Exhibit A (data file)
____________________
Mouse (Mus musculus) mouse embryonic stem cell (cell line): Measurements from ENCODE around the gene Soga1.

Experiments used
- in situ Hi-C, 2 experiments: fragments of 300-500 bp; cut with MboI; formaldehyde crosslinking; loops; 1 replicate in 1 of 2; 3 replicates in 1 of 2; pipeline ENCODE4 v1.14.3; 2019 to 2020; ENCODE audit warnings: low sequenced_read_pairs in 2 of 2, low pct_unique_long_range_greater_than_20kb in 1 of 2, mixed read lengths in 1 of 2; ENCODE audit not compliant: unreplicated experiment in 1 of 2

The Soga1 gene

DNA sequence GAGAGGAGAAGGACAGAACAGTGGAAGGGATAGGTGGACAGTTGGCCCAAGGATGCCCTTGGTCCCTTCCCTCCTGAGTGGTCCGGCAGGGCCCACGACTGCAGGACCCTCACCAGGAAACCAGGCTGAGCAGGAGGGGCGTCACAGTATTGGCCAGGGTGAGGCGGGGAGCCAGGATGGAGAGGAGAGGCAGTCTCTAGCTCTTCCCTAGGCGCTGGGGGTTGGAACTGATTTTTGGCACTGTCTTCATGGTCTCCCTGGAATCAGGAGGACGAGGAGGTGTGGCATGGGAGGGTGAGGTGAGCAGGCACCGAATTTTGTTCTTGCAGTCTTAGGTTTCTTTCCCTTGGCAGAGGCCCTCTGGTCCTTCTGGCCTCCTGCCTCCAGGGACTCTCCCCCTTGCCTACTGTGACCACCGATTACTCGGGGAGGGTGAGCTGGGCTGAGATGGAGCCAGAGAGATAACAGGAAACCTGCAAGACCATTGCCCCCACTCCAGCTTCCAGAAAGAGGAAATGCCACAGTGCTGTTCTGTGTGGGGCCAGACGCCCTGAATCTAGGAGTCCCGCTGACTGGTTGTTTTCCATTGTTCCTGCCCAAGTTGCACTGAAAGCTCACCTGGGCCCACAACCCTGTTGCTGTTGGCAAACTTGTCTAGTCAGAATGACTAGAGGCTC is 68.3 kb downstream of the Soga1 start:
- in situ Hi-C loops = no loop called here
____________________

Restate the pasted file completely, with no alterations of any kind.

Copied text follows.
Mouse (Mus musculus) mouse embryonic stem cell (cell line): Measurements from ENCODE around the gene Soga1.

Experiments used
- in situ Hi-C, 2 experiments: fragments of 300-500 bp; cut with MboI; formaldehyde crosslinking; loops; 1 replicate in 1 of 2; 3 replicates in 1 of 2; pipeline ENCODE4 v1.14.3; 2019 to 2020; ENCODE audit warnings: low sequenced_read_pairs in 2 of 2, low pct_unique_long_range_greater_than_20kb in 1 of 2, mixed read lengths in 1 of 2; ENCODE audit not compliant: unreplicated experiment in 1 of 2

The Soga1 gene

DNA sequence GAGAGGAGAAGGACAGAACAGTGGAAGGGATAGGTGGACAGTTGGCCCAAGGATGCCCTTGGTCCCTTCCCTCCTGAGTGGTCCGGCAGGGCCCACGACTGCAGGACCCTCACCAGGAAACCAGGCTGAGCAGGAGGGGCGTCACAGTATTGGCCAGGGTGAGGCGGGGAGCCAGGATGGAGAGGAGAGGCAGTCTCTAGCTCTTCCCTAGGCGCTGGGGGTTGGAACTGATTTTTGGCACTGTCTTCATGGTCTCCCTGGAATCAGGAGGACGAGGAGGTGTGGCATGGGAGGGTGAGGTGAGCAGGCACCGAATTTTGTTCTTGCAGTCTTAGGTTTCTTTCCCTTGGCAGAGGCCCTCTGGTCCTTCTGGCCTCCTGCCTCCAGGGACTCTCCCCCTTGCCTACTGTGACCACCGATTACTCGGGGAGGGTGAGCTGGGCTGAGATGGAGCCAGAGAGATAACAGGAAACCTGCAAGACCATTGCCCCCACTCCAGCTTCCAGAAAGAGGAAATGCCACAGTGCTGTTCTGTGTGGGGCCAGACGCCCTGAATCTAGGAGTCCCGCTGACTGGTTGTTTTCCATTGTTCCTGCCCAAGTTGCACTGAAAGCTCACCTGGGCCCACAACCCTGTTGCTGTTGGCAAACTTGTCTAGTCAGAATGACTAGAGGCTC is 68.3 kb downstream of the Soga1 start:
- in situ Hi-C loops = no loop called here